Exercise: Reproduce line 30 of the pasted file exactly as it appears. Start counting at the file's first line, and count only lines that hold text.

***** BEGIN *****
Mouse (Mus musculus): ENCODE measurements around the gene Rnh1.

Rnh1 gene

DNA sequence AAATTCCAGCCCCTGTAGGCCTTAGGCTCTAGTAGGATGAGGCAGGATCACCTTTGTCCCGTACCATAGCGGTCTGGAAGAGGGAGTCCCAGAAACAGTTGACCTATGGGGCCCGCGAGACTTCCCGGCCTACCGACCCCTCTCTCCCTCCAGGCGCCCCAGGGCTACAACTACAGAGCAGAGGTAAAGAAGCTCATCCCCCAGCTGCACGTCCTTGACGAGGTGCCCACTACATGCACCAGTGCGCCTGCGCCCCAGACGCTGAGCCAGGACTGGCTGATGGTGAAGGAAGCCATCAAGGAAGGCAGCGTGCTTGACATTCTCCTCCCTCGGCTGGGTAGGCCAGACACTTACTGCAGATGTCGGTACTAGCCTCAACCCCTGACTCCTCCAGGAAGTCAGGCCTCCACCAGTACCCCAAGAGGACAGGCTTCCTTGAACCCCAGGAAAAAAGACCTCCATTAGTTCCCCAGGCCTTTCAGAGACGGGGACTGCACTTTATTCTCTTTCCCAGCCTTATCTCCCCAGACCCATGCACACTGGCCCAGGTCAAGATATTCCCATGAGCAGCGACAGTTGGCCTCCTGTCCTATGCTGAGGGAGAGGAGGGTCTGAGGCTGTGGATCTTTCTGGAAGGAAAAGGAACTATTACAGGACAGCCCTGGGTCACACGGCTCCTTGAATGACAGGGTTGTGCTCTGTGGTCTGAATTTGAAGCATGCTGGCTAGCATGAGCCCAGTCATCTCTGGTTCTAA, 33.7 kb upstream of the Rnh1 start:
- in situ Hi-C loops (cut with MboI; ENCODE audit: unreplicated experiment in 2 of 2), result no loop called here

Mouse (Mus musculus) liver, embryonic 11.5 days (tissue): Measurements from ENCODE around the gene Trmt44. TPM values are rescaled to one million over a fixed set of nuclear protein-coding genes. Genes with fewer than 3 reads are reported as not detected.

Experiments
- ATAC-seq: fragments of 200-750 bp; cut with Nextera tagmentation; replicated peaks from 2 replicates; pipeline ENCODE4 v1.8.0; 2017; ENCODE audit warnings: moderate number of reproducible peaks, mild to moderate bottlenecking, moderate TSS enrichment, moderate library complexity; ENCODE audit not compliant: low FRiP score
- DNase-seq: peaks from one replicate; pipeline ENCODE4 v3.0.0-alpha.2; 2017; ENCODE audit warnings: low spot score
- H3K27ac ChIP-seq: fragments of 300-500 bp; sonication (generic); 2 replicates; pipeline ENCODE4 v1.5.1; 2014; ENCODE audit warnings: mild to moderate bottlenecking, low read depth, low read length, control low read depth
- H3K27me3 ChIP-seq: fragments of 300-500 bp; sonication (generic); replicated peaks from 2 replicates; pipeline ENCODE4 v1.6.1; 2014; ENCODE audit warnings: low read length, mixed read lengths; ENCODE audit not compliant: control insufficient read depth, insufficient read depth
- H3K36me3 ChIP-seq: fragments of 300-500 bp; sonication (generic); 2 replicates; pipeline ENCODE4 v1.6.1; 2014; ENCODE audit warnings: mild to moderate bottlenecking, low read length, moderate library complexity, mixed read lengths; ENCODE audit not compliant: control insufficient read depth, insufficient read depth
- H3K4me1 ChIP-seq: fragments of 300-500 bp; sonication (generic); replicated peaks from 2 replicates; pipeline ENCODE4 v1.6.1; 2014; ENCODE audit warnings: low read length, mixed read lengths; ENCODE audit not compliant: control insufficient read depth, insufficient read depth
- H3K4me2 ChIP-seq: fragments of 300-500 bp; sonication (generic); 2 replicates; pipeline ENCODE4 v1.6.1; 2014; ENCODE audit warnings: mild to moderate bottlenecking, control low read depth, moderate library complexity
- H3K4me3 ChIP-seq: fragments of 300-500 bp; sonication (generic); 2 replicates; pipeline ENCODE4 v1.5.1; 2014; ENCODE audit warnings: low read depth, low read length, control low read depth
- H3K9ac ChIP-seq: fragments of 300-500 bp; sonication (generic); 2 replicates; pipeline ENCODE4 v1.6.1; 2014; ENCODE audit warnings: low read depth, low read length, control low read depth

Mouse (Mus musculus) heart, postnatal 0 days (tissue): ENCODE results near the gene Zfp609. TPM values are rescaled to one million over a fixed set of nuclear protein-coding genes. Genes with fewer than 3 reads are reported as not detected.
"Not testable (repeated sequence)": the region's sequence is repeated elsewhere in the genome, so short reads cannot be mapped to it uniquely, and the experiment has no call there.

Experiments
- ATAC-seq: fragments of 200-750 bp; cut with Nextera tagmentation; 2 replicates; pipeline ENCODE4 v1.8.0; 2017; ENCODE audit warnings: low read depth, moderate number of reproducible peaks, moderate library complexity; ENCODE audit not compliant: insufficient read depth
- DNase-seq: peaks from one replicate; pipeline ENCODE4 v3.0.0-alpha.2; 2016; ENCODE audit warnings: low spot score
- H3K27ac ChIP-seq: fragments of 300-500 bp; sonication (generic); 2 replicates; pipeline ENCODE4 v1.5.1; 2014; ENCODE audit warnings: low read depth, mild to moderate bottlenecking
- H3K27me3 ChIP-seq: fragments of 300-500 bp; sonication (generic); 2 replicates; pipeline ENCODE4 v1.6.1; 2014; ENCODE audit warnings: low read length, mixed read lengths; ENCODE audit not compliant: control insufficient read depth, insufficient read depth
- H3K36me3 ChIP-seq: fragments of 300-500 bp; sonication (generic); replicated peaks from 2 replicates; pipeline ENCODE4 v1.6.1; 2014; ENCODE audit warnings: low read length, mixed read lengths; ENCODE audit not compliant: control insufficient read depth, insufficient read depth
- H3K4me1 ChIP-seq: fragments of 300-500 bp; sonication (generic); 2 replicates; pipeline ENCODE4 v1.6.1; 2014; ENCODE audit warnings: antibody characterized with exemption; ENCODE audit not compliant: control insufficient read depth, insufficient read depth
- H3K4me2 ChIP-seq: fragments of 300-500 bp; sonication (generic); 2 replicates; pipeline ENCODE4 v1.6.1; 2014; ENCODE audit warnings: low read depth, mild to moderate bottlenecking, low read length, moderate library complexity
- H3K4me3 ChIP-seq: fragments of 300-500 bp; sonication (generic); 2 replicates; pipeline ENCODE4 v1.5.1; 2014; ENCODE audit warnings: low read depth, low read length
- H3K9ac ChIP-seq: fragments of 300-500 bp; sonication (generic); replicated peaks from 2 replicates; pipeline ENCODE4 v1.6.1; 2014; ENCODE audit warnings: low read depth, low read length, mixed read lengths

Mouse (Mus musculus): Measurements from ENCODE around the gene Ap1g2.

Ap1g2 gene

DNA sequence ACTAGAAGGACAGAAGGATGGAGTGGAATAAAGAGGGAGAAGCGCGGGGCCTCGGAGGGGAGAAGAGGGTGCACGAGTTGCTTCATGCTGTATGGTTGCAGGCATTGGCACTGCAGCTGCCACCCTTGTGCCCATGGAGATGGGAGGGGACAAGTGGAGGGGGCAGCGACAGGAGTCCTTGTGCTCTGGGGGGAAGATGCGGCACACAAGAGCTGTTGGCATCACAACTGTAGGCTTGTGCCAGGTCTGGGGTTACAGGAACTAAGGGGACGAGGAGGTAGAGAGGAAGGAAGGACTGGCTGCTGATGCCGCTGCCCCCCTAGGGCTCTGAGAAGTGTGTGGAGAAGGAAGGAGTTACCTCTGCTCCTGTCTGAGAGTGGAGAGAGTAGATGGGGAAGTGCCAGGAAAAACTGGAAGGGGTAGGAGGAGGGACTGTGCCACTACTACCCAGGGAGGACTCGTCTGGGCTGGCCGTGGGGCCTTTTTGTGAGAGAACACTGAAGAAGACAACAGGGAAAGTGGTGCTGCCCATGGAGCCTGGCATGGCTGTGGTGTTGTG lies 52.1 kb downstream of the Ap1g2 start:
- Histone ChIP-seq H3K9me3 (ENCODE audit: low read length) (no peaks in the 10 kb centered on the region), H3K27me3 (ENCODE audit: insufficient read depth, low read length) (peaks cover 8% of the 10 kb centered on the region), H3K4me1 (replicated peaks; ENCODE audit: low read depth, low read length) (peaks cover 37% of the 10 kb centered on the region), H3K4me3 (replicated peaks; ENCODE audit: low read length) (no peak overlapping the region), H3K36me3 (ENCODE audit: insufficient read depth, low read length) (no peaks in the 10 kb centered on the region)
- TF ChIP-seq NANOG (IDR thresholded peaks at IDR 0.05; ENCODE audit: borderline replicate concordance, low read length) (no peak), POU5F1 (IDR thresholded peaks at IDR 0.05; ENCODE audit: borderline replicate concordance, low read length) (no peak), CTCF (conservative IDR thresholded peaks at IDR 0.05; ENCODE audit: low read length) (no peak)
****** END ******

DNA sequence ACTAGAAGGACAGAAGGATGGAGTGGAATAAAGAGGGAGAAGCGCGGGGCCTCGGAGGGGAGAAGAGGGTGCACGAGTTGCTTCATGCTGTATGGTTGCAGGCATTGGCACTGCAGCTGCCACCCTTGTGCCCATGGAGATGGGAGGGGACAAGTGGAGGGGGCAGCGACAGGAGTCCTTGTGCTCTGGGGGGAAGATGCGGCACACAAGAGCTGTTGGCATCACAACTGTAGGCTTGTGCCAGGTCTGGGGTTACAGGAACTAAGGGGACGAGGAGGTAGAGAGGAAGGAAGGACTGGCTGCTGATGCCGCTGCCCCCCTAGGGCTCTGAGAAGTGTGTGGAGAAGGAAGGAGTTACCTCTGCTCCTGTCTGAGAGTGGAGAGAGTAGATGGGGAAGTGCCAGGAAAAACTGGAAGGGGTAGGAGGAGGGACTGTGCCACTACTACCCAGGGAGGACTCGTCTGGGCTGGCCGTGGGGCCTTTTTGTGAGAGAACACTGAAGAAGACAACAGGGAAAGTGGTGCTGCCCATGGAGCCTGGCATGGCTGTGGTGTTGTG lies 52.1 kb downstream of the Ap1g2 start: